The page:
Watergate is far from over and it goes, as we all know, so deep. Of course, Watergate has helped some people, as I discovered in South East Asia. It is doing great things for the cause of corruption in developing countries. It is also doing something for the British monarchy and doing great things for the parliamentary system. Everywhere in the United States of America the point is made: If only we had a little bit of your accountability. Some thought that the Lambton affair, with its repercussions around the world, might have let the Americans off the hook. But even the Lambton affair made the situation all the worse because the Americans remarked on how expeditiously those little problems had been handled.

It was very odd to visit Paris and to be asked by so many people in France: 'Is it true that the Australian people like the Communist Chinese more than they like the French, or is it that they are just a little hypocritical in their attitudes to bombs?' I was able to tell the French that the postal workers' boss, when asked whether he would also put a ban on Chinese mail as well as on French mail, said that he would not. He was asked the reason and he said: 'Well, the point is that in the one case they have let it off in their own territory and in the other it is in our neck of the woods'. That answer did not satisfy the interviewer who pushed the postal workers' boss a bit further. The postal workers' boss said: 'Well, one is an imperialist's bomb and the other is a working man's bomb'. The point was fairly well taken by the French.

The British, bound still by so many bonds to Australia - bonds of history and kinship - are not altogether surprised at the behaviour of the new Whitlam Government. They feel that they have seen it all before in the behaviour of the now dead Wilson Government.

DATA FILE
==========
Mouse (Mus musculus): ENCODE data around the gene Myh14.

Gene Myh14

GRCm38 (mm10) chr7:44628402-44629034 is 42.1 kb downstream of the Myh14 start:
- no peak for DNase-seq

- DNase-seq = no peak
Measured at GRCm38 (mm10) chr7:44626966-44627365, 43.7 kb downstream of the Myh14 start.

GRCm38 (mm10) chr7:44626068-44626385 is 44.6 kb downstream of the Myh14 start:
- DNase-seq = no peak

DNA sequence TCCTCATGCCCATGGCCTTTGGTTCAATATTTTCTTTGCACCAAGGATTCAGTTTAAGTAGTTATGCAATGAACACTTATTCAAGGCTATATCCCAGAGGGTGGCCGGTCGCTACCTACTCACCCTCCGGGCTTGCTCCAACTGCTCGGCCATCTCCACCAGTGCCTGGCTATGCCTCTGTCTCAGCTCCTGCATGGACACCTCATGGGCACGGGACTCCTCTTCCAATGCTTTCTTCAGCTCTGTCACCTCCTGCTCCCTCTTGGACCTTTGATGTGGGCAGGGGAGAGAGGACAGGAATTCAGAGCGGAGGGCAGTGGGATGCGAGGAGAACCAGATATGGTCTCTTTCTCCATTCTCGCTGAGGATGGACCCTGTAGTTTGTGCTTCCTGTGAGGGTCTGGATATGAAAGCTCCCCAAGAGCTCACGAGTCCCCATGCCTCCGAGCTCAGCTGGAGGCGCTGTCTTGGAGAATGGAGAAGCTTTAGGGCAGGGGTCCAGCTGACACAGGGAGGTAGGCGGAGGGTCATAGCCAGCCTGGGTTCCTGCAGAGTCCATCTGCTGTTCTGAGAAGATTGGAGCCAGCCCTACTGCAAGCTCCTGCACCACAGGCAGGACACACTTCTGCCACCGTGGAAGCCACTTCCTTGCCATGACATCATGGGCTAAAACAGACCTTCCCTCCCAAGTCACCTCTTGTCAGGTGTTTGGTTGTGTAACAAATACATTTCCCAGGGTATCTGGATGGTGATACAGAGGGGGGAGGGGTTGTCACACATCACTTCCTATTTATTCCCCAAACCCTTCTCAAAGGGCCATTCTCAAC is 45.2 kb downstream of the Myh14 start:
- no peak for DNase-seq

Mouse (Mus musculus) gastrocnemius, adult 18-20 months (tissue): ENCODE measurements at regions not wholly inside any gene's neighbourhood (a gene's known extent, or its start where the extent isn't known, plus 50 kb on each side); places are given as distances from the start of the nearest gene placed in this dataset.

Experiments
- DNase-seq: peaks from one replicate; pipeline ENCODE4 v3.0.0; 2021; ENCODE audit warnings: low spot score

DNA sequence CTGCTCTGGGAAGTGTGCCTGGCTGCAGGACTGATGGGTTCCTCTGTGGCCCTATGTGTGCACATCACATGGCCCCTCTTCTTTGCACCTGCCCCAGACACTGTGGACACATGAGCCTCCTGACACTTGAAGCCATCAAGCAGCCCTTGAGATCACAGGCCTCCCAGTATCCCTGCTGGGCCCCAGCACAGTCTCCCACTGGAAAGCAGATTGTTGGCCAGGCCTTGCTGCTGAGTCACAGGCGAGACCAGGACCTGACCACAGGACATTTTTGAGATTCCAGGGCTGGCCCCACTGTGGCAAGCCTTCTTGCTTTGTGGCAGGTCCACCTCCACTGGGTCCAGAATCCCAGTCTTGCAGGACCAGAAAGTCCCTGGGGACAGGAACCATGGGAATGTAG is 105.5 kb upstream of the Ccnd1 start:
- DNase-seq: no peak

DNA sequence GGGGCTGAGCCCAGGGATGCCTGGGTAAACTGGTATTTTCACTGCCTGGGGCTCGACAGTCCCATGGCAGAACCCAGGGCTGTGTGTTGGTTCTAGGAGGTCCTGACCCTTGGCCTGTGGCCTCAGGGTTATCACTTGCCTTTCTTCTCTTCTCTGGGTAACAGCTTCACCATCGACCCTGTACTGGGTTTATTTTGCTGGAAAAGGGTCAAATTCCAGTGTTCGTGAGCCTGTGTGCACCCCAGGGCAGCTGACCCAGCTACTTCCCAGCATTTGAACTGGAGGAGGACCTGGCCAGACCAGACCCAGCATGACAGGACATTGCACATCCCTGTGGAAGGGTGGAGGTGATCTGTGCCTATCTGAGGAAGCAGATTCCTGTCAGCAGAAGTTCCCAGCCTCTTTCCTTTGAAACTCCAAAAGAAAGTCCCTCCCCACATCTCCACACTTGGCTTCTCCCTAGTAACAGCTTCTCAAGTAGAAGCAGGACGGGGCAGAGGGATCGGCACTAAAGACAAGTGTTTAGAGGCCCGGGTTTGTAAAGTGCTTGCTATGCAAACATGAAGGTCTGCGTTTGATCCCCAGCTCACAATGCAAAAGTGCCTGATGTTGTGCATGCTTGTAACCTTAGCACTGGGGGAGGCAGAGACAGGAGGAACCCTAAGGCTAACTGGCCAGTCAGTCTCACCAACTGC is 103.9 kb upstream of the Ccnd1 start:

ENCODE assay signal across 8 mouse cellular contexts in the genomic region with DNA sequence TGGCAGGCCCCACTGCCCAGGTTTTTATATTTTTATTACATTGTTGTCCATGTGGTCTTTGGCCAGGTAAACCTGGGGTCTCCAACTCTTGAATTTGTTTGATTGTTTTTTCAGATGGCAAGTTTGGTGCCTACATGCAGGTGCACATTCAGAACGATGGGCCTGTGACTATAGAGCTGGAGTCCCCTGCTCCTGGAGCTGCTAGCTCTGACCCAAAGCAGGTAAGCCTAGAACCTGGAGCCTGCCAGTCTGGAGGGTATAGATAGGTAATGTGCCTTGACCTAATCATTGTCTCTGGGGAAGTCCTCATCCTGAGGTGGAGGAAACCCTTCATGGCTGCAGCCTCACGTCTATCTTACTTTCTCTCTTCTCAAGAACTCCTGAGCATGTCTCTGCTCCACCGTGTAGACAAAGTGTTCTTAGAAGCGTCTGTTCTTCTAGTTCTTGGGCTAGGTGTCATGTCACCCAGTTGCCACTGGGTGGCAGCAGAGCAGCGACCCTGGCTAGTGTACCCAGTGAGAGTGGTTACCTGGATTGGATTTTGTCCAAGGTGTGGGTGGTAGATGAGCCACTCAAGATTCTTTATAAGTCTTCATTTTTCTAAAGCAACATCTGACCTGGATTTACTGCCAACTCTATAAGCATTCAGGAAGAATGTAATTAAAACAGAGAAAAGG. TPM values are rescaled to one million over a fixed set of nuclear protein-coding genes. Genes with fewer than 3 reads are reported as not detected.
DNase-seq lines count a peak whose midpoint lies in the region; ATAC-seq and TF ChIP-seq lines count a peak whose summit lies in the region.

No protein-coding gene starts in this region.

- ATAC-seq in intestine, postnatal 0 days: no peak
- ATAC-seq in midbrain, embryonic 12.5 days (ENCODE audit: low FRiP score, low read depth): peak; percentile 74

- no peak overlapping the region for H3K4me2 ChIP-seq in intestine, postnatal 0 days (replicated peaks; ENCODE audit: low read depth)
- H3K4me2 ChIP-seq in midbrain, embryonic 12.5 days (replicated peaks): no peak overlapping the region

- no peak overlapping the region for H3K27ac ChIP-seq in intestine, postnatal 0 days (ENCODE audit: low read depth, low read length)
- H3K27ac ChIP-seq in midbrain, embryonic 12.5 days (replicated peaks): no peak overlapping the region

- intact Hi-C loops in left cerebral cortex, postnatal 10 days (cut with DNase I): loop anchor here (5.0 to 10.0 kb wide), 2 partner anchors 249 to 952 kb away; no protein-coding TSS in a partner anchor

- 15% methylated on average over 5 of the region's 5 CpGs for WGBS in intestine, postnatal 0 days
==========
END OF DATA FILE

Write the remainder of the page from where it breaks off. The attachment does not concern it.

The Singaporeans are waging almost daily verbal war on Australia, particularly through their official organs and frankly they despise the Australian Government's approach. On the other hand the New Zealand Labor Government has seen its opening and is leaping in to create even stronger ties of goodwill in the region where the Australian Labor Government is sacrificing them. The South Vietnamese want to know whether the Australian people want the communist aggressors to win. The Malaysians and Indonesians reckon that we do not know we are alive. Our strutting, our crudeness, our know-all qualities, our apparent innocence but our questionable credibility on the nature of the region and its problems, our unwillingness to listen - all these features of the behaviour of the Australian Government are making their mark on our reputation in our region.

In South Vietnam the war is going on. Every day northerners are infiltrating and skirmishing and a major attack is expected. All of our neighbours face major problems of subversion. They look with the wariest possible eye on the activities of the major powers. The great reason why they did not want us to leave Vietnam is that they felt we might be replaced by less friendly powers in the region. The new accords with China, the so-called detente between the super powers, impressed them not one bit. They are more inclined to believe the views of the Communist Chinese Government than the views of the Whitlam Government on matters like this. They believe along with the Chinese Communist Government that the detente is a lot of hog wash and that the revolution is on the march as much as it ever was. If anyone would doubt this I refer to Mr Chiao Kuan.Hua's recent and major address to the United Nations. The point is that they believe the Australian Government is building a fool's paradise down here. They understand the tragic necessity of preparing for the worst while hoping for the best.

Mr DEPUTY SPEAKER (Mr Locock)Order!The honourable member's time has expired.

Suggest corrections